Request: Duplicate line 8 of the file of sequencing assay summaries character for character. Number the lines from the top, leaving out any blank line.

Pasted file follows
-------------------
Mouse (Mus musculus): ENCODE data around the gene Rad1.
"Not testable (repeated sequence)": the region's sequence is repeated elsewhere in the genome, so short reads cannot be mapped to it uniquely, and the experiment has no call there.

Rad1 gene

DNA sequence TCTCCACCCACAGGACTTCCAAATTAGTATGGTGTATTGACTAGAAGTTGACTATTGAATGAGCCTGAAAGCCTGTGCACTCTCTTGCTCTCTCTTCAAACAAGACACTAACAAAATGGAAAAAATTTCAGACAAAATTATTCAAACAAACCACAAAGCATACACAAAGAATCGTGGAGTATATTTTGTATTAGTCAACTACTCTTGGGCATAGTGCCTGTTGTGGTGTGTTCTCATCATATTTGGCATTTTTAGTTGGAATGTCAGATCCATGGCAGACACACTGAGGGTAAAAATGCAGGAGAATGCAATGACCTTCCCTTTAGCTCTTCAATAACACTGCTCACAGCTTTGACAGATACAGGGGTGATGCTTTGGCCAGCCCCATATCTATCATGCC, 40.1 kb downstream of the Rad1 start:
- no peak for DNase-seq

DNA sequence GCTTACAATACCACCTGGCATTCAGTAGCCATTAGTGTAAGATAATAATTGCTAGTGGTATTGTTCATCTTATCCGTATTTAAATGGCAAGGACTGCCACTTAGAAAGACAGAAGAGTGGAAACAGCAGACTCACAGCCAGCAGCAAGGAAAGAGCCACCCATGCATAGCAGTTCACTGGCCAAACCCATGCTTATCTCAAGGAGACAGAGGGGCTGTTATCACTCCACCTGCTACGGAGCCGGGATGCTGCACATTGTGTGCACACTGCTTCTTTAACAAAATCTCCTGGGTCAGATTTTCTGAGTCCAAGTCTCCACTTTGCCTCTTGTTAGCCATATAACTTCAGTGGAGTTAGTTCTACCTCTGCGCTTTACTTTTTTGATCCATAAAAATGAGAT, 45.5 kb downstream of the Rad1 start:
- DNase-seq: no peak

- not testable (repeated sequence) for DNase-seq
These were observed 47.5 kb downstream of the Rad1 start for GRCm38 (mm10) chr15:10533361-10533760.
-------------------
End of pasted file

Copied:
- not testable (repeated sequence) for DNase-seq